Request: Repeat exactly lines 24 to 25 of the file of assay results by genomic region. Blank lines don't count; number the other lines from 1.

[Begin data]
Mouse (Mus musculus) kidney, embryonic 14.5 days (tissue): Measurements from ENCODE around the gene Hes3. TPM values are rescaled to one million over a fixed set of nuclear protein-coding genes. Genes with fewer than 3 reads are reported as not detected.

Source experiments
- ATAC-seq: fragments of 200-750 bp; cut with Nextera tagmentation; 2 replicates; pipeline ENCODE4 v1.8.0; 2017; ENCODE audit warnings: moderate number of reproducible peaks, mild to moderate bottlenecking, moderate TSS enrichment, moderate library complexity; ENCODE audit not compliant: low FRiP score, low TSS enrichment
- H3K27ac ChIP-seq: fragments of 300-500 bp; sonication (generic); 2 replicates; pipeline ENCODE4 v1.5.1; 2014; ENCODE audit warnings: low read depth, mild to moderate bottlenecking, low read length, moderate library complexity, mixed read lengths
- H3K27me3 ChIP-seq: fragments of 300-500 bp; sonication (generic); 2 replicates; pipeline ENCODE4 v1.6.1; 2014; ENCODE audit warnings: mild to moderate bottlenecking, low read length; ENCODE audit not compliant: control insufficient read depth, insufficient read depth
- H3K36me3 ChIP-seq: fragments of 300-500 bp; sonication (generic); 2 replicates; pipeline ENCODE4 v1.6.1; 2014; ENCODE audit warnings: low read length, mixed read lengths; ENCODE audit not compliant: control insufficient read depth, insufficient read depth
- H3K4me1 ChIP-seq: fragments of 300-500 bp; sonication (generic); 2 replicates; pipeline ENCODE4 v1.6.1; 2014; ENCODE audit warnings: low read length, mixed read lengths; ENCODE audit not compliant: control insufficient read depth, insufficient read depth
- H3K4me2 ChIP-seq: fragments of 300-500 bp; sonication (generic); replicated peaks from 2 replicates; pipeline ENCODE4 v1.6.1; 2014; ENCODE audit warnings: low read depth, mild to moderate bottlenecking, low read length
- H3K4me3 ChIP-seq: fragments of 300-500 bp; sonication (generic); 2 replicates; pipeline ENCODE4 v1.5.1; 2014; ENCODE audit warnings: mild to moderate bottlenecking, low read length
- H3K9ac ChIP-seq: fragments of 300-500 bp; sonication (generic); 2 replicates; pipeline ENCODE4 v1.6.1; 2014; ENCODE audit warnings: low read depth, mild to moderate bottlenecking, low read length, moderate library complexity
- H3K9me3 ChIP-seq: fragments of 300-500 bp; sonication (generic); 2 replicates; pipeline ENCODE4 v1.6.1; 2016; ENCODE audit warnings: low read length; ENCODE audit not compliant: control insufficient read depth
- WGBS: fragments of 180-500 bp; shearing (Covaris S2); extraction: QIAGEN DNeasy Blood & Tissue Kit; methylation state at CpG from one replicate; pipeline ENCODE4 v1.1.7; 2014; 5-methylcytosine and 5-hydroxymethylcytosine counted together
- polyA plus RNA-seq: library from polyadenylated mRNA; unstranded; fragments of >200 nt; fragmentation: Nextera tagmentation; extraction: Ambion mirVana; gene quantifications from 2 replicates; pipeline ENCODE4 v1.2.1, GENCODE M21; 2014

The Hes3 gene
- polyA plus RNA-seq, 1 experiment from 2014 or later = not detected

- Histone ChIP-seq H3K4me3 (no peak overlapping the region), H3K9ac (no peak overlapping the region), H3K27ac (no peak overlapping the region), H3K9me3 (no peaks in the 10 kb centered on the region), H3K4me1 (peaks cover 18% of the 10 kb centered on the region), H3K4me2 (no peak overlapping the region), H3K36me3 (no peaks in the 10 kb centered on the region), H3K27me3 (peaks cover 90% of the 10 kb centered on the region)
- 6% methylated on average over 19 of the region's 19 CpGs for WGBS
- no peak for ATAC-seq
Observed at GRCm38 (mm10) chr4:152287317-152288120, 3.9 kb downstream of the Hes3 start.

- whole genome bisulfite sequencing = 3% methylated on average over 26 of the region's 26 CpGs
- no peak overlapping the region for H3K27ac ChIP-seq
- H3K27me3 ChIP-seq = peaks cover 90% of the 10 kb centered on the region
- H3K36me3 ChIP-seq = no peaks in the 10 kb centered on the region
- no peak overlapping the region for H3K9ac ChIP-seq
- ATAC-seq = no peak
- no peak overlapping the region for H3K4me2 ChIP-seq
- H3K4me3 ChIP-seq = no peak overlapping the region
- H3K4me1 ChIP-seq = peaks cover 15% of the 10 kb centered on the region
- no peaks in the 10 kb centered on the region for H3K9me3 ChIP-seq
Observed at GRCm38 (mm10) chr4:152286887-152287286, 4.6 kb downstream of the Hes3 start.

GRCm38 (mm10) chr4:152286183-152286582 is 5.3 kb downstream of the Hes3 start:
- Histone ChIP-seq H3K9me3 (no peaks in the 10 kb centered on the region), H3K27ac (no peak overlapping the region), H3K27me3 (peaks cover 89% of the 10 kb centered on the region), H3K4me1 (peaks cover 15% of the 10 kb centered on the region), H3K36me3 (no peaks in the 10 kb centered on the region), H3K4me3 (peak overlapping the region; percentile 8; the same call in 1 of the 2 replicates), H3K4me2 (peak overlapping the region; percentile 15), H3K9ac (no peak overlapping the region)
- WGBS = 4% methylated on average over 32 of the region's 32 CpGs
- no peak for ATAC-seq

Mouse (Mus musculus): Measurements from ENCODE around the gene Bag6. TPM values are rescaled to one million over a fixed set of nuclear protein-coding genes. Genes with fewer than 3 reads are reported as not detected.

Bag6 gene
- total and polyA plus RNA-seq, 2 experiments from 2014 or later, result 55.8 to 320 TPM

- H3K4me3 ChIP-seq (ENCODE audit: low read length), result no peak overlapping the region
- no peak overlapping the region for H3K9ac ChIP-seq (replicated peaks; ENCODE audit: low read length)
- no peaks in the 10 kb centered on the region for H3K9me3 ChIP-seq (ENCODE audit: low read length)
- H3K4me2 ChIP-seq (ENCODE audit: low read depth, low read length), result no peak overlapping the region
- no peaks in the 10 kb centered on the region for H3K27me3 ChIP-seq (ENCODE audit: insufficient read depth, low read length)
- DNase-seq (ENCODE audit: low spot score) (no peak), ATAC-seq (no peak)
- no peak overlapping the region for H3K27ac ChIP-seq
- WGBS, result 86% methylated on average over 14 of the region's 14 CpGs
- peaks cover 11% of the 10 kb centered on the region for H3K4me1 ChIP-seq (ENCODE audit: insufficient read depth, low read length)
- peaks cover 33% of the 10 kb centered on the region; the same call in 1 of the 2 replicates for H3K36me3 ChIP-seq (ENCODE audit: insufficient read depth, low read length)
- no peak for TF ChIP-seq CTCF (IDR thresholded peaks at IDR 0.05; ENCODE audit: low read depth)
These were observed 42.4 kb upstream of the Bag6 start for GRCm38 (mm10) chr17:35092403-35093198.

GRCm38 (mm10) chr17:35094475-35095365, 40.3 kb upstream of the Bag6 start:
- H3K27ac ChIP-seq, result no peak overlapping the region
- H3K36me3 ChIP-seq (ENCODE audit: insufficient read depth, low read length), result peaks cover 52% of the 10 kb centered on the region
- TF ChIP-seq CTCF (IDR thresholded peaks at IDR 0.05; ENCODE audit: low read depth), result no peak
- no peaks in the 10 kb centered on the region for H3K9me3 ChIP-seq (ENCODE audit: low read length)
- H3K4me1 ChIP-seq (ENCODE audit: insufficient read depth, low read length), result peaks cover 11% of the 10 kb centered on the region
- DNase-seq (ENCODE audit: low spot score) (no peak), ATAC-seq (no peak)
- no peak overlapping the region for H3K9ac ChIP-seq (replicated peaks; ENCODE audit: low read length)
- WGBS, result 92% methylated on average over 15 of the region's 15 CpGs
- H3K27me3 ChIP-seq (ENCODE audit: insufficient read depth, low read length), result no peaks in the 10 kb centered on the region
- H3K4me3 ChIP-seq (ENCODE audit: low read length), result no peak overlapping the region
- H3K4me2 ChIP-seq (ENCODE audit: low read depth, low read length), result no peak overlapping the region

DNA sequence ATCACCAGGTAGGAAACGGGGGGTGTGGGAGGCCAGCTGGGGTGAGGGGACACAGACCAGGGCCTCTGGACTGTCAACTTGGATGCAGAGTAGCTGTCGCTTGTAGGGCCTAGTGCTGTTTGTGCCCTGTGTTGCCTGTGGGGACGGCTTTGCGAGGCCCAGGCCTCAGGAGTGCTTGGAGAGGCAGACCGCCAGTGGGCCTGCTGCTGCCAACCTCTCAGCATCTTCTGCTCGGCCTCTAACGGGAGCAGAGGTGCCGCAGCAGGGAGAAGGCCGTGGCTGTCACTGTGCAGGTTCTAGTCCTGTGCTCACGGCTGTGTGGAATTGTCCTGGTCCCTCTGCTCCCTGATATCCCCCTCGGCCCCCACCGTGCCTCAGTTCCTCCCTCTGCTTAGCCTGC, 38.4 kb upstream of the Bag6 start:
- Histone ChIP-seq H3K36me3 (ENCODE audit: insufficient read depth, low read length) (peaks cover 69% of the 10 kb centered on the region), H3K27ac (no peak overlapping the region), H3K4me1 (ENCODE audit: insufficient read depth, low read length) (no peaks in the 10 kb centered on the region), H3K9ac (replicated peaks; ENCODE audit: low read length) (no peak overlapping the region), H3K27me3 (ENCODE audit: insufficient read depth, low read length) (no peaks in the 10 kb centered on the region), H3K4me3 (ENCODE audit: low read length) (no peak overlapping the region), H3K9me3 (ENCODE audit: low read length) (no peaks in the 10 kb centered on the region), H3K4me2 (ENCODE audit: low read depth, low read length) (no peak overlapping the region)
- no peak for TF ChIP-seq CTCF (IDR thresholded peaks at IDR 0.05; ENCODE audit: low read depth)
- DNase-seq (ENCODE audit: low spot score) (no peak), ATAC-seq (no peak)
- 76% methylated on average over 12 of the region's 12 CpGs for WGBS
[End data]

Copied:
- no peak overlapping the region for H3K9ac ChIP-seq
- ATAC-seq = no peak